That agreement resulted in nearly a year of free rent during those businesses’ final months in operation and a $9.4 million payout to Phillips and its attractions, according to documents obtained through a public records request.

The Moses Rose’s bar is situated next to the historic Woolworth Building in space where a loading dock and access is planned for the $150 million museum, a project that is set to begin construction in June. 

Trust officials estimated losses of $1.7 million in revenue if it can’t acquire the bar property, and plans for a civil rights exhibit will be scaled down and the 4-D theater won’t be built. 

“We need the whole space to tell the whole story,” said Diane Baird-Barger, a descendant of Alamo defender José Toribio Losoya.

The city attorney said that eminent domain is being considered because if a deal is not struck soon, it could impact the construction timeline. The museum is a key part of the $388 million redevelopment of Alamo Plaza designed to better showcase the Alamo.

Dave Petersen, interim president and CEO of the San Antonio Chamber of Commerce, asked the council to “save the Alamo Plan.”

Two council members vote no

Several council members lamented over the decision to use the power of eminent domain against a small-business owner but also supported the effort to move the process forward. 

“This time around, we want to get it right and we want to do it fairly,” said Councilwoman Phyllis Viagran (D3) of the Alamo redevelopment plan. “This is a necessary step we have to take. Some of us don’t like it but we’re going to take it in the best interest hope that we get to a resolution.”

Councilman Clayton Perry (D10) called it “a very distasteful action” that goes against his opinions about property owners’ rights.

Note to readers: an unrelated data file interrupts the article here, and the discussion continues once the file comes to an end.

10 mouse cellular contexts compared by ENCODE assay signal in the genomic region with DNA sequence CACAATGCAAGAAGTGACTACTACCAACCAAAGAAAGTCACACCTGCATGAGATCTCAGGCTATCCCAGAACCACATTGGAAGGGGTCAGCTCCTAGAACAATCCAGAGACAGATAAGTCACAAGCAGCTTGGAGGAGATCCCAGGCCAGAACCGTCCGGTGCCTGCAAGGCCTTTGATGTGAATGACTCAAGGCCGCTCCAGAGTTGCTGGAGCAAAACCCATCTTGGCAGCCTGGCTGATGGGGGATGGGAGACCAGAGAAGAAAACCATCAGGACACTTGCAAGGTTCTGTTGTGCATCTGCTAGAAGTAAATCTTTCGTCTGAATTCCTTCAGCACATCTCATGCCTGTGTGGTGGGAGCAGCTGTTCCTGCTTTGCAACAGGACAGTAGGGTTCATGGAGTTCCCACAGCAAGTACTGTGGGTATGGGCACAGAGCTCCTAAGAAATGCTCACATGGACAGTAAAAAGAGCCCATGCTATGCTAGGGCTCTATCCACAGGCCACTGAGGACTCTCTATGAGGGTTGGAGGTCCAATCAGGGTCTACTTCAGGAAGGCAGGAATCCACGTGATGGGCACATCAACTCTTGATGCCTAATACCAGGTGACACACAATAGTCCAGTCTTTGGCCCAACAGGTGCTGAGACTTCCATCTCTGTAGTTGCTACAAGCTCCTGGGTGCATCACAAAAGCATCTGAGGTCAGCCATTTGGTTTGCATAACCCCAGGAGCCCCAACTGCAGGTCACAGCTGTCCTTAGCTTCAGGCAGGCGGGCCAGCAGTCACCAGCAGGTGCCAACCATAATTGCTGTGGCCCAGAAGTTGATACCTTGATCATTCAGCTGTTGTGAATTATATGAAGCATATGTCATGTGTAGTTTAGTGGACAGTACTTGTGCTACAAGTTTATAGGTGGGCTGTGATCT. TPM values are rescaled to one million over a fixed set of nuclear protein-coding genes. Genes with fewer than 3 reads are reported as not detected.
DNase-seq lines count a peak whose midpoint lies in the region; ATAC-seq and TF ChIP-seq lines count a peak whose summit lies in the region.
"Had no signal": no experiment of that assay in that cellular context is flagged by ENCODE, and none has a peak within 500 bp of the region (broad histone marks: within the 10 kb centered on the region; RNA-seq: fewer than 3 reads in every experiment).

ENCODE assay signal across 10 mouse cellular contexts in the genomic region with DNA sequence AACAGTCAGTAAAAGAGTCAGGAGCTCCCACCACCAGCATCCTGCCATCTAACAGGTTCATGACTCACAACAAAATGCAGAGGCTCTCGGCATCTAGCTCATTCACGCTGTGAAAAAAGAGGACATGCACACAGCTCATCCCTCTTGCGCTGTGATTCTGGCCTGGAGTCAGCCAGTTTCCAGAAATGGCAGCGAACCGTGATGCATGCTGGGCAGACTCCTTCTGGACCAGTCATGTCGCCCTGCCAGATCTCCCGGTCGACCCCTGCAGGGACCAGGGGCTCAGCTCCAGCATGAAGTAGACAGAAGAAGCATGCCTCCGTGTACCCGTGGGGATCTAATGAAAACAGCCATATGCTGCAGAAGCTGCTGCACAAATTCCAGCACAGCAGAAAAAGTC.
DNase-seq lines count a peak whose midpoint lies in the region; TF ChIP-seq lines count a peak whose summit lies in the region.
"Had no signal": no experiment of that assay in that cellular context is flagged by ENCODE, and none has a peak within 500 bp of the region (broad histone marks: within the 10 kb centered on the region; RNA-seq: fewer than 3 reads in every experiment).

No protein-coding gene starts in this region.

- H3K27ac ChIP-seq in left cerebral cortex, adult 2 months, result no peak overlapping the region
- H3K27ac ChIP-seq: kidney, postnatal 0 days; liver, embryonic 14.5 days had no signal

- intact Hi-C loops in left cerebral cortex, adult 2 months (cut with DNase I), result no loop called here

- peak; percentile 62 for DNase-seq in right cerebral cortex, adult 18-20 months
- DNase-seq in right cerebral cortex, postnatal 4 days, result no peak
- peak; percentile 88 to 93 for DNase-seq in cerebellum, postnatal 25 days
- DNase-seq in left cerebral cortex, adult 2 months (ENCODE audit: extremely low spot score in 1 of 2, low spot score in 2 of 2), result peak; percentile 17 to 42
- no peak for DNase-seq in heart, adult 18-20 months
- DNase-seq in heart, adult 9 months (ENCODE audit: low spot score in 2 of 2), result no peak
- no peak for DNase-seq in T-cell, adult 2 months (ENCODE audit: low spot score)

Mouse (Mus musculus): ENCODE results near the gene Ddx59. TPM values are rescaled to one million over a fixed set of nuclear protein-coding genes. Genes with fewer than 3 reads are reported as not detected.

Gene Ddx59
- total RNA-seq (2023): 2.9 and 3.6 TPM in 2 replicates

“Having said that, I understand the importance of the Alamo and the plaza area and what we’re trying to accomplish here,” he said. “I’m really disappointed that this was not able to be settled and a deal struck.”

But two council members said they supported a two-week delay for negotiations to continue, citing the problems of property owner’s rights and the trust making plans that involve property it didn’t yet own. Council members Jalen McKee-Rodriguez (D2) and Teri Castillo (D5) voted against the ordinance.

Castillo said the trust should take into account the windfall that the redevelopment is expected to bring to the city and state when offering Cantu a price for his property. 

“I would like for there to be consideration of that billion-dollar revenue that folks are speaking of that are coming to the Alamo [and] how he’s no longer going to benefit from that revenue, that walkability,” Castillo said. “There’s also a history in San Antonio, Texas, of land grabs, and I want to ensure that our small-business owners aren’t at risk of a present-day land grab.”

A vote on a motion by McKee-Rodriguez to grant a two-week delay in the matter failed. 

Mayor Ron Nirenberg also expressed his regret over the action but said he did not believe a two-week delay would resolve the issue.

“It is sad that we’re here, especially after more than a decade of planning this project,” Nirenberg said. “My hope is that, with this action of authorizing the use of eminent domain, that that will accelerate the efforts for folks to get a deal done.”

Also on Thursday, the council approved starting the eminent domain process on behalf of CPS Energy on a 7.2-acre parcel of land in northern Bexar County for the utility’s Scenic Loop Substation and Transmission Project.

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Shari Biediger

Shari Biediger is the development beat reporter for the San Antonio Report.